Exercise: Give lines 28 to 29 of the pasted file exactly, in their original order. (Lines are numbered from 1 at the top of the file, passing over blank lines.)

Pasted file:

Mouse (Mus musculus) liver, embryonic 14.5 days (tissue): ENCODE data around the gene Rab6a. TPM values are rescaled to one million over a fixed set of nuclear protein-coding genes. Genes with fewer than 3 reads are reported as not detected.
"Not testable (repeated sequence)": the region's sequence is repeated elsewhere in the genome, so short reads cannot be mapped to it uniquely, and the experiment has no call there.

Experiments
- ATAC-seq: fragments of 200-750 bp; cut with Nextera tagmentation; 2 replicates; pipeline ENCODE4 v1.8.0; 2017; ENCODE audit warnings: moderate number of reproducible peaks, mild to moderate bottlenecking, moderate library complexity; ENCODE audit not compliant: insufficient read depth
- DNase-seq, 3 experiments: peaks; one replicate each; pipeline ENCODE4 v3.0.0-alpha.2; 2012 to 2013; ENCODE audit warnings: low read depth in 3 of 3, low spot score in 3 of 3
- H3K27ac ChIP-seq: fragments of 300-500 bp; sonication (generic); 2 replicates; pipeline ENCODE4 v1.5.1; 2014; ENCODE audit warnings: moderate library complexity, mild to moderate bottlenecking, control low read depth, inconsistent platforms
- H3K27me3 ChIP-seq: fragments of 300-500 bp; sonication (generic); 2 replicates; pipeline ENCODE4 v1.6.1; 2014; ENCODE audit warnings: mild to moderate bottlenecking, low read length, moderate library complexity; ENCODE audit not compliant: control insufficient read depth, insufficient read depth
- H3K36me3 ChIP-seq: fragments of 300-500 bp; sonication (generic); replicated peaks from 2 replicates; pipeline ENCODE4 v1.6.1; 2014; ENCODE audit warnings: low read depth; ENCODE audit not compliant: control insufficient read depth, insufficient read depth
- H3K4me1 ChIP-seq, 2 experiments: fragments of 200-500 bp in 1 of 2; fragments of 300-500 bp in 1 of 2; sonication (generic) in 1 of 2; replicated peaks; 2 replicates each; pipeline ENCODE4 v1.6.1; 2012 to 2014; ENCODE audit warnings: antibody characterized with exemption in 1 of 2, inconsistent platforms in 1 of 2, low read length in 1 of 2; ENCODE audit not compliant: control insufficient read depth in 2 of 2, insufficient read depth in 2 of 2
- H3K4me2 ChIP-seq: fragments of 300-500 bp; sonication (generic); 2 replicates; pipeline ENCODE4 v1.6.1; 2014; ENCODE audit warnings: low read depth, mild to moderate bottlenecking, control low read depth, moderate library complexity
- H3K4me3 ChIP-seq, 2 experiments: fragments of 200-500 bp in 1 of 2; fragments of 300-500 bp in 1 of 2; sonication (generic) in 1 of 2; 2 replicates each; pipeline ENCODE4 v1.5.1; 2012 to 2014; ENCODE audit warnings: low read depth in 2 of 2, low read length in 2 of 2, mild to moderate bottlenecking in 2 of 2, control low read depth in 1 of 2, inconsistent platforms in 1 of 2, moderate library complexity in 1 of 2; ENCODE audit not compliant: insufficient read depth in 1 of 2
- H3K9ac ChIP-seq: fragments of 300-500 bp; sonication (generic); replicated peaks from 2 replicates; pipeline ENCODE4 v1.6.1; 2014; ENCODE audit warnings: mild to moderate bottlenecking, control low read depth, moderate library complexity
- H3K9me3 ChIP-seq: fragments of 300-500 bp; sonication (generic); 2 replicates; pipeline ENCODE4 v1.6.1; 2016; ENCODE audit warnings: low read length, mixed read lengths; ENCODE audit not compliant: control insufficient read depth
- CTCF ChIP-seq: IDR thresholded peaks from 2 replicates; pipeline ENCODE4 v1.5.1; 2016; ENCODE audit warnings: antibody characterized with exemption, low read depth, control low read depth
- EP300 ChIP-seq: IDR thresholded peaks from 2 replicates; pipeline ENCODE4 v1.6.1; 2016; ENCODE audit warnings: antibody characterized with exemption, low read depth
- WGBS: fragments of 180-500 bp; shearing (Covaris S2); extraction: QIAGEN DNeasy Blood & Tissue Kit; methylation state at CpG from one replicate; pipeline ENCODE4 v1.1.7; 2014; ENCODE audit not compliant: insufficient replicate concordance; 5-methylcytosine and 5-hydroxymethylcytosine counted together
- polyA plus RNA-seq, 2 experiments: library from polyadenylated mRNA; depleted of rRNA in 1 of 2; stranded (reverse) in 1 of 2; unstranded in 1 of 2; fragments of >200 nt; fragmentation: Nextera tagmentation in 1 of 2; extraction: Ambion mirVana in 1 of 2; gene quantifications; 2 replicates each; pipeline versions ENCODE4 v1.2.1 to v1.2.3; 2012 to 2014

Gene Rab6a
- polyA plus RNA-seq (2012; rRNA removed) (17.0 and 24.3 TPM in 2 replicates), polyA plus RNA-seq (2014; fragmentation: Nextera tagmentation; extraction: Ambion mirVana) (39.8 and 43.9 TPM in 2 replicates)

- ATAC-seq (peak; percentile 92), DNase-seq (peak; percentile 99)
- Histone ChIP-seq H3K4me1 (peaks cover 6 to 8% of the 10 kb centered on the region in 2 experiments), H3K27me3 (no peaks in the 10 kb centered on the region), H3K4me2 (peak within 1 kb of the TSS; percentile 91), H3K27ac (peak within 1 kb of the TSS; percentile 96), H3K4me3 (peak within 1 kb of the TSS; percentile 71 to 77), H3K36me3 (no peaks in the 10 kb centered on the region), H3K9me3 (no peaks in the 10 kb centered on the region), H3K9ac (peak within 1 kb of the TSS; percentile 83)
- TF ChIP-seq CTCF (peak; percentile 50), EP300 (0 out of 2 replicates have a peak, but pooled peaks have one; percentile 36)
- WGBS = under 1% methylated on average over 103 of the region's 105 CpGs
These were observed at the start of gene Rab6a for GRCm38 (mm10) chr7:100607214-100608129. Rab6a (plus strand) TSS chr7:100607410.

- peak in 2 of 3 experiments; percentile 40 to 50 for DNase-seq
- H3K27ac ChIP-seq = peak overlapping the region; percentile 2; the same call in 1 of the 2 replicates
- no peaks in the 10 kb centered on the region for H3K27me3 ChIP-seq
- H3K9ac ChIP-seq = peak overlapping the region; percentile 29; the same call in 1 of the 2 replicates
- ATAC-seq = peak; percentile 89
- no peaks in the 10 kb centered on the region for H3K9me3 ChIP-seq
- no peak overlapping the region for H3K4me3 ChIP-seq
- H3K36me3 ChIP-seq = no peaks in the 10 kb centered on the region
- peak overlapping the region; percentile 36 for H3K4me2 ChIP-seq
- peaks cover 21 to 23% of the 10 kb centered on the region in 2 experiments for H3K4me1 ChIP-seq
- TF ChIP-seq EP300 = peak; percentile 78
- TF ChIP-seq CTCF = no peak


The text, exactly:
- H3K9ac ChIP-seq = peak overlapping the region; percentile 29; the same call in 1 of the 2 replicates
- ATAC-seq = peak; percentile 89